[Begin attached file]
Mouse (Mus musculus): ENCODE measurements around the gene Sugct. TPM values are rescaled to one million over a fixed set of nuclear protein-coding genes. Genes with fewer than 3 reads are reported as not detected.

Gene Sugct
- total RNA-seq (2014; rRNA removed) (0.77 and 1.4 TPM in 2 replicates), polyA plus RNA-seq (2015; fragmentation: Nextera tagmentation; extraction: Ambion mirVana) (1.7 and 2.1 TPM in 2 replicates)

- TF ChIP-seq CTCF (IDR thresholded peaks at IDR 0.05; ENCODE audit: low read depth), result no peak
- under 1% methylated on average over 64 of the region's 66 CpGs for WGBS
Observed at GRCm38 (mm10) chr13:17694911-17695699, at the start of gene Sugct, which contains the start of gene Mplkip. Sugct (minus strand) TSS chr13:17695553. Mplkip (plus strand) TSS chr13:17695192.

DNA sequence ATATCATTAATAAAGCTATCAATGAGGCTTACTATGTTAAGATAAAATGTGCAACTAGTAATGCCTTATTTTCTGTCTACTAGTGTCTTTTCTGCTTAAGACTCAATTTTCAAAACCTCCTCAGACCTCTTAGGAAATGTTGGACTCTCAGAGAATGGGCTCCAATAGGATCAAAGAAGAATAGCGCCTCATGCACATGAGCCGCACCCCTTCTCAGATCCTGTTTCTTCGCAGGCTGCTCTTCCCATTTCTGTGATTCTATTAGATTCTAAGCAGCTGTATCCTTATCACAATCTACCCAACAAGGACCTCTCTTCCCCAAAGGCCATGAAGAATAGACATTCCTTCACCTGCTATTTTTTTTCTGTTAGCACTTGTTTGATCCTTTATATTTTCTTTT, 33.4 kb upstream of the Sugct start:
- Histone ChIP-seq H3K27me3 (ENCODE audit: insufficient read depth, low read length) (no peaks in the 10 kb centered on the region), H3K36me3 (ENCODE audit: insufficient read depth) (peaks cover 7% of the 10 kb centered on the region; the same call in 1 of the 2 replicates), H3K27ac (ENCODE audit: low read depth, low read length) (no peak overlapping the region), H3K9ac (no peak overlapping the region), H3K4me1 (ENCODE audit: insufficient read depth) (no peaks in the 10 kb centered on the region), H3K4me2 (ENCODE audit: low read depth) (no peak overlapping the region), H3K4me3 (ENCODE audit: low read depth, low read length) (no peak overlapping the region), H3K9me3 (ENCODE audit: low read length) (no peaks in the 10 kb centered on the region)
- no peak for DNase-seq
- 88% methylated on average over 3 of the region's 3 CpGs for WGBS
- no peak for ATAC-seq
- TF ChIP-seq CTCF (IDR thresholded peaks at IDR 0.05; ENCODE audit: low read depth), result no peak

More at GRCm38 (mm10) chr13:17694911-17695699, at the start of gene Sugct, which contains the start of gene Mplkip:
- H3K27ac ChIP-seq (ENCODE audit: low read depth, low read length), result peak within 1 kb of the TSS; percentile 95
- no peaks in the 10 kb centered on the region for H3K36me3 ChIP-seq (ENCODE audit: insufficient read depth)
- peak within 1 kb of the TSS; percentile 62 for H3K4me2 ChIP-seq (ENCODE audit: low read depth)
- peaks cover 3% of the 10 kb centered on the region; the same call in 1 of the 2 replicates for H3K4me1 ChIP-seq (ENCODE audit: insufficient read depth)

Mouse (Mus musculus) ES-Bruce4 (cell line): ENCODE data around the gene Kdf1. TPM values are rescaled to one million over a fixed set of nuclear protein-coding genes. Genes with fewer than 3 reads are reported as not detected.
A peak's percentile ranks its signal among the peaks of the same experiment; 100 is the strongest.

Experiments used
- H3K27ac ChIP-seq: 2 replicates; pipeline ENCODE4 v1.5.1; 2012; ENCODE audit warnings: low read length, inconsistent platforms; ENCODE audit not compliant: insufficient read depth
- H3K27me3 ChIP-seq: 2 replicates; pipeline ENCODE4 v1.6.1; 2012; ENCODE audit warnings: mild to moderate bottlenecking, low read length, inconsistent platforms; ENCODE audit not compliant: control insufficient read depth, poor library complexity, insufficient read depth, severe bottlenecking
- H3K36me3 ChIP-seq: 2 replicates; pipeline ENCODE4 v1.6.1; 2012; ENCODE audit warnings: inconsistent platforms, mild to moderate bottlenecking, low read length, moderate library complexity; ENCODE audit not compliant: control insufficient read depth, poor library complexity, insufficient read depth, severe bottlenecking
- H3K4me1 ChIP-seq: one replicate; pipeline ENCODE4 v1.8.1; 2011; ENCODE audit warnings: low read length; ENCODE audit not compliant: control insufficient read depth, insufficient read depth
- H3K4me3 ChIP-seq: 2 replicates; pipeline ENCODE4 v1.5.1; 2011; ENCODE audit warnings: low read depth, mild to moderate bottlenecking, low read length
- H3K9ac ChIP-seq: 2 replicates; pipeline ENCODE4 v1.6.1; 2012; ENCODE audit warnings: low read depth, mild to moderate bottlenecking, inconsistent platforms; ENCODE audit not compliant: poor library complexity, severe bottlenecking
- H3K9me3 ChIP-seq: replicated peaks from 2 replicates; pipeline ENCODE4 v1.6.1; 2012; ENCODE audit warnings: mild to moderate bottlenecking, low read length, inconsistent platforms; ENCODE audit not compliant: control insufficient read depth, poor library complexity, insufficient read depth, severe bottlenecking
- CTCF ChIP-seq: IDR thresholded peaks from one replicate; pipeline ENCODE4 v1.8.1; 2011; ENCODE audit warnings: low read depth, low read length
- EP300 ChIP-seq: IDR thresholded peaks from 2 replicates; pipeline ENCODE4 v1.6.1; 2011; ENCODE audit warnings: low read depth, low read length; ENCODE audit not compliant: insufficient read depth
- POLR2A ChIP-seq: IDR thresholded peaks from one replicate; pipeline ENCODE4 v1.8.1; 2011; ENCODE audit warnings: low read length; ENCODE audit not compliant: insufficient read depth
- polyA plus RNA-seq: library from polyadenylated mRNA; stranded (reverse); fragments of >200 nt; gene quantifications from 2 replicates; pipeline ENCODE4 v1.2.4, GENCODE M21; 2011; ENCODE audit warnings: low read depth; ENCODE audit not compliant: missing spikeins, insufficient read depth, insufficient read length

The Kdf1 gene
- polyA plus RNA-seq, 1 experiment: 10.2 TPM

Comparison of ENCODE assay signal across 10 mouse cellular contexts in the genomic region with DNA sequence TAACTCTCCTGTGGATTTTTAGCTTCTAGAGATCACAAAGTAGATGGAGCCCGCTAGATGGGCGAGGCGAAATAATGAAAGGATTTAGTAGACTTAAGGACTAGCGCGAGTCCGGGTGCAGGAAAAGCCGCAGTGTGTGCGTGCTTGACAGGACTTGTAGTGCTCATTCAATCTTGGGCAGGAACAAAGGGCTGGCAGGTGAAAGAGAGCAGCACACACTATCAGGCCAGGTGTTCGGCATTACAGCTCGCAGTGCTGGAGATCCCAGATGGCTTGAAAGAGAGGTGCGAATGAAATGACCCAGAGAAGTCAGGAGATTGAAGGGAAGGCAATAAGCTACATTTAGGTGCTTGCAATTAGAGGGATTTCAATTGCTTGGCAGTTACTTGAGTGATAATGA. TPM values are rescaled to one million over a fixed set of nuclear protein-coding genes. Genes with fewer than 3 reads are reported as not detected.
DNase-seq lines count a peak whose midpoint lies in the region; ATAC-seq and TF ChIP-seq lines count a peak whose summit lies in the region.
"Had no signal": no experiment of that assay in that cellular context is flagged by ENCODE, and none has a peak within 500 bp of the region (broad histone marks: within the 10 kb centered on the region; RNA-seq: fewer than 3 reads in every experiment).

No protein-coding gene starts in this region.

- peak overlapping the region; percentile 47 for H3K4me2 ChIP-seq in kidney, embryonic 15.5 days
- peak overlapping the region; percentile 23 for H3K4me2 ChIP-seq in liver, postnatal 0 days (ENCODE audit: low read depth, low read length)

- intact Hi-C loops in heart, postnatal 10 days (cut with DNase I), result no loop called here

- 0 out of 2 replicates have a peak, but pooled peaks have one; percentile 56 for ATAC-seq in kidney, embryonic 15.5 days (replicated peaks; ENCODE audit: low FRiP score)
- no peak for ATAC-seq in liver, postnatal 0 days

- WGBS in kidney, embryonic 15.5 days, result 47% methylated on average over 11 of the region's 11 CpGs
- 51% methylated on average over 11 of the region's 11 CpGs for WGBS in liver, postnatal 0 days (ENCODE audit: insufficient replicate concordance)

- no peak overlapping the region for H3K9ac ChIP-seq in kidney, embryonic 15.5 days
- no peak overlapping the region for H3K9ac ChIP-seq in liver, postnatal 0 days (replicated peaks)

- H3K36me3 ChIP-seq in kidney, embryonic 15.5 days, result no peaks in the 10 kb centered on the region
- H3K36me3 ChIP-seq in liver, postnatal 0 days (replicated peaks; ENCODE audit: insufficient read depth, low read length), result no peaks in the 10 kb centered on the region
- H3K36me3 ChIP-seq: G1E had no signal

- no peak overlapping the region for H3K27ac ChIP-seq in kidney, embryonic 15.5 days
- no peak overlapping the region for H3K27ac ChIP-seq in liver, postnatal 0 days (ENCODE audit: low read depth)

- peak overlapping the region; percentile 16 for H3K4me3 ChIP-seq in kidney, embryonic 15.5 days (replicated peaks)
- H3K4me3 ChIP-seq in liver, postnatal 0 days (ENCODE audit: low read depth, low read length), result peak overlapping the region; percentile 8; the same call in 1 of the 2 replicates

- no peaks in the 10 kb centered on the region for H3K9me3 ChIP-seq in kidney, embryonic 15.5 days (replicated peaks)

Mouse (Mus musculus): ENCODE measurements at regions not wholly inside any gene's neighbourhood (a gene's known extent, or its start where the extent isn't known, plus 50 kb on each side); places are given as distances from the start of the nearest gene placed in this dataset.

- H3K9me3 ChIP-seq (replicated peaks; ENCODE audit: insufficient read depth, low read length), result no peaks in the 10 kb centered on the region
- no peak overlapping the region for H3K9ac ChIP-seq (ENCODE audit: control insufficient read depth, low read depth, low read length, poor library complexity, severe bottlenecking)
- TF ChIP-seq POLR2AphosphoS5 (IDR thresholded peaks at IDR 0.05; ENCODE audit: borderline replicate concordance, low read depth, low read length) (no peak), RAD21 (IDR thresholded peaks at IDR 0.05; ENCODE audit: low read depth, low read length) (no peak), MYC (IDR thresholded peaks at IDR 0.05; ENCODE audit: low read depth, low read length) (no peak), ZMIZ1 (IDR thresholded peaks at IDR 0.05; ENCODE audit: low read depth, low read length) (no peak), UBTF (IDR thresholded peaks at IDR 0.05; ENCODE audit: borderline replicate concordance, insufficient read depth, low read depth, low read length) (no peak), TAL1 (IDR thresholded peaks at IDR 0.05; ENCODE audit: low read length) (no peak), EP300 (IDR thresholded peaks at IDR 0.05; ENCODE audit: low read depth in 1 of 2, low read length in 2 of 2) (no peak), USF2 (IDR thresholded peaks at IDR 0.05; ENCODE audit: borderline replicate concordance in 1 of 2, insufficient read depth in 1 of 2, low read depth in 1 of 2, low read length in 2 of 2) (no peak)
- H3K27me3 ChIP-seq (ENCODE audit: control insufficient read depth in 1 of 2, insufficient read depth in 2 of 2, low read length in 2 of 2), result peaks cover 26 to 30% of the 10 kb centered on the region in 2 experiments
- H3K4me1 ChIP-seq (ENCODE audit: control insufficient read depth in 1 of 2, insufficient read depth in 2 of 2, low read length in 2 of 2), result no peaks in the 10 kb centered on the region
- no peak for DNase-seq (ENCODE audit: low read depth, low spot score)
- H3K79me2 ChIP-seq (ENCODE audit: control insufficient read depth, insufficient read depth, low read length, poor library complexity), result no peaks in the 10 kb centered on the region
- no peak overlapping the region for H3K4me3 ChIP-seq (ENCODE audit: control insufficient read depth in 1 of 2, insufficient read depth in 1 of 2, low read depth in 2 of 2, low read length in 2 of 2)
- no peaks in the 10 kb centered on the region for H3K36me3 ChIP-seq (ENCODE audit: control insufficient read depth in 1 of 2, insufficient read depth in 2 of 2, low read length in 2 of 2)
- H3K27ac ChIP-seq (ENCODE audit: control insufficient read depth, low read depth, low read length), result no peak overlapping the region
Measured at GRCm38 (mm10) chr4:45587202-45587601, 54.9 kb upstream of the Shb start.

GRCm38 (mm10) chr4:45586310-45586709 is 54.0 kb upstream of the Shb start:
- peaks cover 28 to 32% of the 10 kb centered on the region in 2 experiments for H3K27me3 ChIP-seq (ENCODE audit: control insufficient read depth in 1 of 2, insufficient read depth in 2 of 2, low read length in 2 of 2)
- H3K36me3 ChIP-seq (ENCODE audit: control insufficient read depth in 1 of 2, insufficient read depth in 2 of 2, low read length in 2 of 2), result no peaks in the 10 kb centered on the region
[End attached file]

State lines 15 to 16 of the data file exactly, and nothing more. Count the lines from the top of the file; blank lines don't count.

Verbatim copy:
- no peaks in the 10 kb centered on the region for H3K36me3 ChIP-seq (ENCODE audit: insufficient read depth)
- peak within 1 kb of the TSS; percentile 62 for H3K4me2 ChIP-seq (ENCODE audit: low read depth)